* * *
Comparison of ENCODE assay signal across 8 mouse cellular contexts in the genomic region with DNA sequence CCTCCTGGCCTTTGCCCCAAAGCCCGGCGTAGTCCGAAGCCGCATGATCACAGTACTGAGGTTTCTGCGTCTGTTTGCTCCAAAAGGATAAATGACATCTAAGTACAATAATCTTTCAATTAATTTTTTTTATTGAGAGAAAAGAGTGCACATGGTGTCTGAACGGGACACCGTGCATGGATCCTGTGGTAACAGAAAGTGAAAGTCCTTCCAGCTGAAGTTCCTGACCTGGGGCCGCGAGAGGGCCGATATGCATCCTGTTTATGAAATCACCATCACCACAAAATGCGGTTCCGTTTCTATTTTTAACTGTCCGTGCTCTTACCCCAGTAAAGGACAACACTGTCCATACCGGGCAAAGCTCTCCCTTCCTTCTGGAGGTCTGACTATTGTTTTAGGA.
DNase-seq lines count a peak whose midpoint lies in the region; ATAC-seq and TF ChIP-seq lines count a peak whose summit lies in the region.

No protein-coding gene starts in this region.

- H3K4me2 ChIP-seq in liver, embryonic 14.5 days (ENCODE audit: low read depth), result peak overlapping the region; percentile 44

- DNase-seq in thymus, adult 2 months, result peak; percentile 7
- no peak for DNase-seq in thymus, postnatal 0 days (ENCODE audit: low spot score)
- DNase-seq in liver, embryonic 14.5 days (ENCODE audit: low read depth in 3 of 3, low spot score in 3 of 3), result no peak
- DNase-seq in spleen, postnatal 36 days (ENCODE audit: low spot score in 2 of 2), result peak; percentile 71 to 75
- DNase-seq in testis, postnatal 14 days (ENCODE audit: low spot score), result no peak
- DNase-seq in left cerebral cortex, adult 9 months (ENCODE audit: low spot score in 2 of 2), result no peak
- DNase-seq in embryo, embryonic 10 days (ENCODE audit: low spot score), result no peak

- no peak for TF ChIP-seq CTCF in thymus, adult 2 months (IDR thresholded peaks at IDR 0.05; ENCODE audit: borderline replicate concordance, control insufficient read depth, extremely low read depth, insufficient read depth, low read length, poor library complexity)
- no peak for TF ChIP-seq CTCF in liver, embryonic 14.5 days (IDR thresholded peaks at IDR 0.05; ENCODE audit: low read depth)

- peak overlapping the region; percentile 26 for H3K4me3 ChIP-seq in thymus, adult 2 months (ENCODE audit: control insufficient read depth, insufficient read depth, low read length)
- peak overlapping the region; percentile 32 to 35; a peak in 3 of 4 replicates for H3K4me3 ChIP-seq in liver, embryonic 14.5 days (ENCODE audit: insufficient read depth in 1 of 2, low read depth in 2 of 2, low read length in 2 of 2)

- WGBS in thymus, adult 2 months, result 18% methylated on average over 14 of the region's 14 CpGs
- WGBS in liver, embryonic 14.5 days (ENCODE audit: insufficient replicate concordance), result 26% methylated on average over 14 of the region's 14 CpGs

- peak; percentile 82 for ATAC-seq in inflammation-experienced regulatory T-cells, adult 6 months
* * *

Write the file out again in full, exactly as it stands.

Comparison of ENCODE assay signal across 8 mouse cellular contexts in the genomic region with DNA sequence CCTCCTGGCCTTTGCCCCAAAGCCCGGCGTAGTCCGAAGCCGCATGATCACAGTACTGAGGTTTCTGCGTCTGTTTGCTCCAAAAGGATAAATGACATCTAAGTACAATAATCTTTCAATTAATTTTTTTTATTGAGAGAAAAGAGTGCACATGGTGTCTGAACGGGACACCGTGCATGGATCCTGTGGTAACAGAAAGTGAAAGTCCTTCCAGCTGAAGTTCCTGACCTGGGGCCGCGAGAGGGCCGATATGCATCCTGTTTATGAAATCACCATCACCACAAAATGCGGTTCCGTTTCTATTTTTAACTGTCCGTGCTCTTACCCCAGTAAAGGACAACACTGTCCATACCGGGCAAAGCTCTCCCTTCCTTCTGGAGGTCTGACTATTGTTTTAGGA.
DNase-seq lines count a peak whose midpoint lies in the region; ATAC-seq and TF ChIP-seq lines count a peak whose summit lies in the region.

No protein-coding gene starts in this region.

- H3K4me2 ChIP-seq in liver, embryonic 14.5 days (ENCODE audit: low read depth), result peak overlapping the region; percentile 44

- DNase-seq in thymus, adult 2 months, result peak; percentile 7
- no peak for DNase-seq in thymus, postnatal 0 days (ENCODE audit: low spot score)
- DNase-seq in liver, embryonic 14.5 days (ENCODE audit: low read depth in 3 of 3, low spot score in 3 of 3), result no peak
- DNase-seq in spleen, postnatal 36 days (ENCODE audit: low spot score in 2 of 2), result peak; percentile 71 to 75
- DNase-seq in testis, postnatal 14 days (ENCODE audit: low spot score), result no peak
- DNase-seq in left cerebral cortex, adult 9 months (ENCODE audit: low spot score in 2 of 2), result no peak
- DNase-seq in embryo, embryonic 10 days (ENCODE audit: low spot score), result no peak

- no peak for TF ChIP-seq CTCF in thymus, adult 2 months (IDR thresholded peaks at IDR 0.05; ENCODE audit: borderline replicate concordance, control insufficient read depth, extremely low read depth, insufficient read depth, low read length, poor library complexity)
- no peak for TF ChIP-seq CTCF in liver, embryonic 14.5 days (IDR thresholded peaks at IDR 0.05; ENCODE audit: low read depth)

- peak overlapping the region; percentile 26 for H3K4me3 ChIP-seq in thymus, adult 2 months (ENCODE audit: control insufficient read depth, insufficient read depth, low read length)
- peak overlapping the region; percentile 32 to 35; a peak in 3 of 4 replicates for H3K4me3 ChIP-seq in liver, embryonic 14.5 days (ENCODE audit: insufficient read depth in 1 of 2, low read depth in 2 of 2, low read length in 2 of 2)

- WGBS in thymus, adult 2 months, result 18% methylated on average over 14 of the region's 14 CpGs
- WGBS in liver, embryonic 14.5 days (ENCODE audit: insufficient replicate concordance), result 26% methylated on average over 14 of the region's 14 CpGs

- peak; percentile 82 for ATAC-seq in inflammation-experienced regulatory T-cells, adult 6 months